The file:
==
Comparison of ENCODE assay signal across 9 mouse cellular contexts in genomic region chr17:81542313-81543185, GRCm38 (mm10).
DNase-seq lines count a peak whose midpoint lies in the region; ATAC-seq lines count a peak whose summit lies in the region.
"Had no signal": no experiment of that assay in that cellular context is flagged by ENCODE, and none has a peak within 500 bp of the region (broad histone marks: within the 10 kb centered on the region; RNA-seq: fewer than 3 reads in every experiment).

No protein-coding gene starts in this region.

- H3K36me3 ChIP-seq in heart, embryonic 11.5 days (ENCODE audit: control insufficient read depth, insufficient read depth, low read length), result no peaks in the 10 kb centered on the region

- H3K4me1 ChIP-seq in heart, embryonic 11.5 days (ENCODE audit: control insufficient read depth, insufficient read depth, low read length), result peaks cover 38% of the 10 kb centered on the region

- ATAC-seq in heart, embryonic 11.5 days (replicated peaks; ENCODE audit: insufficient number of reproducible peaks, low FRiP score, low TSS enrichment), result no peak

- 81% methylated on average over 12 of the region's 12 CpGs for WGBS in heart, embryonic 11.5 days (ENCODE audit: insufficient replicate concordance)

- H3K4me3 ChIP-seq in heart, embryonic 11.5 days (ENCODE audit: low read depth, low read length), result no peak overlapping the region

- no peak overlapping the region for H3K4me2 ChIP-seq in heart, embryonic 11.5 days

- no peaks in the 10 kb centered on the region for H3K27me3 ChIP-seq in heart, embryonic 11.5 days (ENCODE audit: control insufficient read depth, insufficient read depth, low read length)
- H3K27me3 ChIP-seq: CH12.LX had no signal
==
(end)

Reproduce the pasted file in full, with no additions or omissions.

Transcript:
Comparison of ENCODE assay signal across 9 mouse cellular contexts in genomic region chr17:81542313-81543185, GRCm38 (mm10).
DNase-seq lines count a peak whose midpoint lies in the region; ATAC-seq lines count a peak whose summit lies in the region.
"Had no signal": no experiment of that assay in that cellular context is flagged by ENCODE, and none has a peak within 500 bp of the region (broad histone marks: within the 10 kb centered on the region; RNA-seq: fewer than 3 reads in every experiment).

No protein-coding gene starts in this region.

- H3K36me3 ChIP-seq in heart, embryonic 11.5 days (ENCODE audit: control insufficient read depth, insufficient read depth, low read length), result no peaks in the 10 kb centered on the region

- H3K4me1 ChIP-seq in heart, embryonic 11.5 days (ENCODE audit: control insufficient read depth, insufficient read depth, low read length), result peaks cover 38% of the 10 kb centered on the region

- ATAC-seq in heart, embryonic 11.5 days (replicated peaks; ENCODE audit: insufficient number of reproducible peaks, low FRiP score, low TSS enrichment), result no peak

- 81% methylated on average over 12 of the region's 12 CpGs for WGBS in heart, embryonic 11.5 days (ENCODE audit: insufficient replicate concordance)

- H3K4me3 ChIP-seq in heart, embryonic 11.5 days (ENCODE audit: low read depth, low read length), result no peak overlapping the region

- no peak overlapping the region for H3K4me2 ChIP-seq in heart, embryonic 11.5 days

- no peaks in the 10 kb centered on the region for H3K27me3 ChIP-seq in heart, embryonic 11.5 days (ENCODE audit: control insufficient read depth, insufficient read depth, low read length)
- H3K27me3 ChIP-seq: CH12.LX had no signal